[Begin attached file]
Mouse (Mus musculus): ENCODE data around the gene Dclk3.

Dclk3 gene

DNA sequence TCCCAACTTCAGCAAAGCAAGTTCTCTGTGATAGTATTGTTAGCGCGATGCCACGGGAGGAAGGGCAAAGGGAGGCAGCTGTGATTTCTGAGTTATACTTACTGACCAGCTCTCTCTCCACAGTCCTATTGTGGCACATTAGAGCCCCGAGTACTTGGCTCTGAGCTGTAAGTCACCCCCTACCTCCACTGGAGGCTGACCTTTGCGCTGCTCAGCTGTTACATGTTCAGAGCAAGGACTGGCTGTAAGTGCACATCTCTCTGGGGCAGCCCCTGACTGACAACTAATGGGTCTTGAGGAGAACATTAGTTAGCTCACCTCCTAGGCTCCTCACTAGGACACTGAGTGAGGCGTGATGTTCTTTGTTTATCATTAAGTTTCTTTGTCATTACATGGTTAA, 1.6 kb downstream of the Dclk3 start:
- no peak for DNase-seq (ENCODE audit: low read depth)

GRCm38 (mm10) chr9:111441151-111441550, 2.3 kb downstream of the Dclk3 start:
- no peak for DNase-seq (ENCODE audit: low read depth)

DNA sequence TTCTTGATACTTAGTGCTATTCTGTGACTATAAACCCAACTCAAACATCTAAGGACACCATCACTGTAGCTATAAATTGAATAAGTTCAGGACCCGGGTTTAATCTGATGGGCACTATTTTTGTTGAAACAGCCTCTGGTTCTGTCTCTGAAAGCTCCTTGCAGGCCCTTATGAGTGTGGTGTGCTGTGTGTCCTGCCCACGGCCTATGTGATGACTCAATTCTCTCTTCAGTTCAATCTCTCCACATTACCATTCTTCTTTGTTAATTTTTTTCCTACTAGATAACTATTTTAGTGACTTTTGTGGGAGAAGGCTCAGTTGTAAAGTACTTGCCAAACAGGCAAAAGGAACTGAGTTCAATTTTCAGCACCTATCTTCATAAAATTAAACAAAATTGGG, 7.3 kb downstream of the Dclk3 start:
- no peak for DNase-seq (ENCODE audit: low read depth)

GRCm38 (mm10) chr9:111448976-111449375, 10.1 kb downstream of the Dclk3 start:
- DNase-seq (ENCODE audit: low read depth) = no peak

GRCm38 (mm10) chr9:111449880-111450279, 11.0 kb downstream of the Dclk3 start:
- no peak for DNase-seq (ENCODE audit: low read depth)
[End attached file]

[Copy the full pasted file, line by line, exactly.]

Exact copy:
Mouse (Mus musculus): ENCODE data around the gene Dclk3.

Dclk3 gene

DNA sequence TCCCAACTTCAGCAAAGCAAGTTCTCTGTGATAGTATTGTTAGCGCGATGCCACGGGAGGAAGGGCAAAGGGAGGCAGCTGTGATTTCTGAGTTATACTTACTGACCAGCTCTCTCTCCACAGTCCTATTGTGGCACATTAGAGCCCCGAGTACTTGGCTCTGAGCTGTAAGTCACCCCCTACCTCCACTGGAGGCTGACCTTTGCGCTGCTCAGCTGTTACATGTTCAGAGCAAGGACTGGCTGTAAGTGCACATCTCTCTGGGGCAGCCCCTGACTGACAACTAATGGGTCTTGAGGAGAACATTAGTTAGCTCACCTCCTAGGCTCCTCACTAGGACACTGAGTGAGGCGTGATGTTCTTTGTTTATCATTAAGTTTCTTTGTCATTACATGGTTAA, 1.6 kb downstream of the Dclk3 start:
- no peak for DNase-seq (ENCODE audit: low read depth)

GRCm38 (mm10) chr9:111441151-111441550, 2.3 kb downstream of the Dclk3 start:
- no peak for DNase-seq (ENCODE audit: low read depth)

DNA sequence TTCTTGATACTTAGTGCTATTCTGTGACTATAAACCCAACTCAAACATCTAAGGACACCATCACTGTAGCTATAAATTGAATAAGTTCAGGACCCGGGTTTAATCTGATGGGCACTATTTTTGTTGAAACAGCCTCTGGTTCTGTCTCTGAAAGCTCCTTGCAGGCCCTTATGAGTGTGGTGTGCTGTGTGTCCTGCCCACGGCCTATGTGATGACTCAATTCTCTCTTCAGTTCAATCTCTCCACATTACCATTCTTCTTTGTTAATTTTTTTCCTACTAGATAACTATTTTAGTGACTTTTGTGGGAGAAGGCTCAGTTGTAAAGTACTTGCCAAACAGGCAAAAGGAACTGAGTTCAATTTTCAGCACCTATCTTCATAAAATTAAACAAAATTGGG, 7.3 kb downstream of the Dclk3 start:
- no peak for DNase-seq (ENCODE audit: low read depth)

GRCm38 (mm10) chr9:111448976-111449375, 10.1 kb downstream of the Dclk3 start:
- DNase-seq (ENCODE audit: low read depth) = no peak

GRCm38 (mm10) chr9:111449880-111450279, 11.0 kb downstream of the Dclk3 start:
- no peak for DNase-seq (ENCODE audit: low read depth)